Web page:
Scandal in Spring Page 69

Her brows lifted slightly. “And would the affluent Swifts have allowed their poorer cousins to dwell in abject poverty, as you implied?”

“A slight exaggeration on my part,” Matthew said. “But I’m certain you won’t preoccupy yourself with it to the extent of missing the main point.”

“I believe I’ve managed to grasp your point, Mr. Swift.” Lillian vacated her chair, obliging him to rise to his feet. “One more thing. Do you believe Daisy would be happy if you took her back to live in New York?”

“No,” Matthew said quietly. He saw a flash of surprise in her eyes. “It’s obvious that you—and her friends—are essential to her happiness.”

“Then you…you would be willing to make a permanent home here? Even if my father objected?”

“Yes, if that’s what Daisy wants.” Matthew tried to control a sudden surge of annoyance, with limited results. “I’m not afraid of your father’s temper, my lady, nor am I a puppet on a string. The fact that I work for him doesn’t mean I’ve surrendered free will and the full use of my brain. I can find gainful employment in Britain whether or not I’m employed by Bowman Enterprises.”

“Mr. Swift,” Lillian said sincerely, “you don’t know how tempting it is for me to believe you.”

“And that means…?”

“I suppose it means I’ll try to be nicer to you.”

“Starting when?” he shot back.

One corner of her mouth tilted upward. “Next week, maybe.”

“I’m looking forward to it,” Matthew muttered, resuming his seat as she left.

As expected, Mercedes Bowman received the news of Daisy’s betrothal to Matthew Swift with poor grace. Having made such a brilliant marriage for her first daughter, she had longed to do the same for her second. It mattered little to Mercedes that Matthew Swift would undoubtedly acquire a fortune developing business interests on two continents. It mattered even less that Daisy had found a man who seemed to understand and even delight in her eccentricities.

“Who cares if he’s good at making money?” Mercedes had grumbled to her daughters as they sat in the Marsden parlor. “Manhattanville was swarming with enterprising men who had large fortunes. Why did we come here if not to find a gentleman who stood for something more? I do wish, Daisy, that you might have been able to attract a man of refinement and breeding.”

Lillian, who was feeding the baby, replied in a sardonic tone. “Mother, if Daisy married the royal prince of Luxembourg it still wouldn’t change the fact that the Bowmans are from common stock, and Grandmother—Lord love her—was a dockside washwoman. This preoccupation with nobility is a bit excessive, isn’t it? Let’s put it to rest and try to be happy for Daisy.”

Indignation caused Mercedes to puff out her cheeks temporarily, causing her narrow face to resemble a set of inflated fireplace bellows. “You don’t like Mr. Swift any more than I do,” she retorted.

“No,” Lillian said frankly. “But much as I hate to admit it, that puts us in a minority. Swift is liked by everyone in the northern hemisphere, including Westcliff and his friends, my friends, the servants, the neighbors—”

“You are exaggerating—”

“—children, animals and the higher order of plants,” Lillian finished sardonically. “If root vegetables could talk, I’ve no doubt they would say they like him, too.”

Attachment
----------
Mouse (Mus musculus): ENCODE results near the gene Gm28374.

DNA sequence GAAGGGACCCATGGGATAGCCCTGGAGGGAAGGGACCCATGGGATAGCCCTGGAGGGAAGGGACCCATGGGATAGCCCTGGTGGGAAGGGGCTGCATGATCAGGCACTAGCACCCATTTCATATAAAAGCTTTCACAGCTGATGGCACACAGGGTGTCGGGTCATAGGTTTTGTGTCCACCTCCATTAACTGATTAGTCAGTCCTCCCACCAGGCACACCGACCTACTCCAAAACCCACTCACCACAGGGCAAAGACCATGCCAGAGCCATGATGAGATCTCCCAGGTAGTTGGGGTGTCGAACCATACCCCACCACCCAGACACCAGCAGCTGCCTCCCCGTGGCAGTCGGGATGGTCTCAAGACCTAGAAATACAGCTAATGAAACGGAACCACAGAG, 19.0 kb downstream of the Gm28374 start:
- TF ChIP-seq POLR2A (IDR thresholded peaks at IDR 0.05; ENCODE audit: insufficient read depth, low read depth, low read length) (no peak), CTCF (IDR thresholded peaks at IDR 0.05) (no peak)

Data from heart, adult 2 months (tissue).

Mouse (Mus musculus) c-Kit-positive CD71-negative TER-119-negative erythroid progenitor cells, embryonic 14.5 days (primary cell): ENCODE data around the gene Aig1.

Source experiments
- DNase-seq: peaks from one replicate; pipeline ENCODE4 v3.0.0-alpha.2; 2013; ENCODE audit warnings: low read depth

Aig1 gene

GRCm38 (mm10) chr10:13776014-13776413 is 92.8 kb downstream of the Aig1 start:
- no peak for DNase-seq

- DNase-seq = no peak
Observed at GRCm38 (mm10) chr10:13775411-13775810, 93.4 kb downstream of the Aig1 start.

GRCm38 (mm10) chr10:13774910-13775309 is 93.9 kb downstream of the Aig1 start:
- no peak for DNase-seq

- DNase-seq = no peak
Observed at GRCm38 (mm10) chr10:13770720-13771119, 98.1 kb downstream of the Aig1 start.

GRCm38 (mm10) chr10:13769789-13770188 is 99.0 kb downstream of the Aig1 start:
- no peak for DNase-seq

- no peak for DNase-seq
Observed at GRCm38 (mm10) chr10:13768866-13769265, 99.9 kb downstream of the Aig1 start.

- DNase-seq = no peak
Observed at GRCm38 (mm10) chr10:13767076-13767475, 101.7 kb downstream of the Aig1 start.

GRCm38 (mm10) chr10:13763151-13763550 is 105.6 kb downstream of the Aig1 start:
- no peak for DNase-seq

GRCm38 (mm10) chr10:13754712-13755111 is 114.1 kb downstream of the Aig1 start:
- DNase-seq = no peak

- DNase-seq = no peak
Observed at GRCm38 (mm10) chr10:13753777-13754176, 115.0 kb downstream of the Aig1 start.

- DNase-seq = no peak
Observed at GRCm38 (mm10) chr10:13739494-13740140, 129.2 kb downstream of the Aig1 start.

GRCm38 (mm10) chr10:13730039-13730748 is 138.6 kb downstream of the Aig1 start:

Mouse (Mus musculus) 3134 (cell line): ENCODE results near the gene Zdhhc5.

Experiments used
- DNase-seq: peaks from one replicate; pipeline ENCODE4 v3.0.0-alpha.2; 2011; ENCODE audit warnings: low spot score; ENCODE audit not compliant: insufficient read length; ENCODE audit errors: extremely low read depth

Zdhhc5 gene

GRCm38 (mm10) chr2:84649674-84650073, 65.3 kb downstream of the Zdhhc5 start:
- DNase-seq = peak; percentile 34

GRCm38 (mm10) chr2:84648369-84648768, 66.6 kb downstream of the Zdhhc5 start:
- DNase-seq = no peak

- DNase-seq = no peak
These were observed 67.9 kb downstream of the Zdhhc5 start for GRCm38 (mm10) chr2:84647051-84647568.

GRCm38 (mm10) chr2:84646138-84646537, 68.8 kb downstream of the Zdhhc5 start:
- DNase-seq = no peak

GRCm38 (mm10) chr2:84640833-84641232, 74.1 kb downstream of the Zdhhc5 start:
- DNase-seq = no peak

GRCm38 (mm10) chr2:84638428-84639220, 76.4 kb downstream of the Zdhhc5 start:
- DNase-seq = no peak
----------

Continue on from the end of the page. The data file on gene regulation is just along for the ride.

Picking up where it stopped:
Daisy, who was sitting by the window with a book, looked up with a sudden grin. “His charm doesn’t extend to poultry,” she said. “He has a problem with geese.” Her smile turned quizzical. “Thank you for being so accommodating, Lillian. I expected you to make a fuss about the betrothal.”

Her older sister let out a rueful sigh. “I’ve reconciled myself to the fact that it would be easier to push a pea with my nose from here to London than to try and stand in the way of this marriage. Besides, you will be far more accessible in Bristol than you would have been with Lord Llandrindon in Thurso.”

The mention of Llandrindon nearly caused Mercedes to weep. “He said there were lovely walks in Thurso,” she said mournfully. “And Viking history. I would have so loved to learn about the Vikings.”

Lillian snorted. “Since when have you been interested in warlike pagans with silly-looking headgear?”

Daisy looked up from her book again. “Are we talking about Grandmother again?”

Mercedes leveled a glare at them both. “It seems I have no choice but to accept this match gracefully. I will endeavor to find some small consolation in the fact that at least this time I will be able to plan a proper wedding.” She had never quite forgiven Lillian and Marcus for having eloped to Gretna Green, thereby depriving her of the grand festivities she had always dreamed of planning.

Lillian smiled smugly at Daisy. “I don’t envy you, dear.”

“It won’t be pleasant,” Daisy warned Matthew later that day, as they sat at the grassy edge of a millpond located far on the western outskirts of the village. “The ceremony will be designed to make the world take notice of the Bowmans.”

“Just the Bowmans?” he asked. “Aren’t I supposed to be featured in the ceremony?”

“Oh, the groom is the most insignificant part of it,” she said cheerfully.

She had meant to amuse Matthew, but his smile didn’t reach his eyes. He stared across the millpond with a distant expression.

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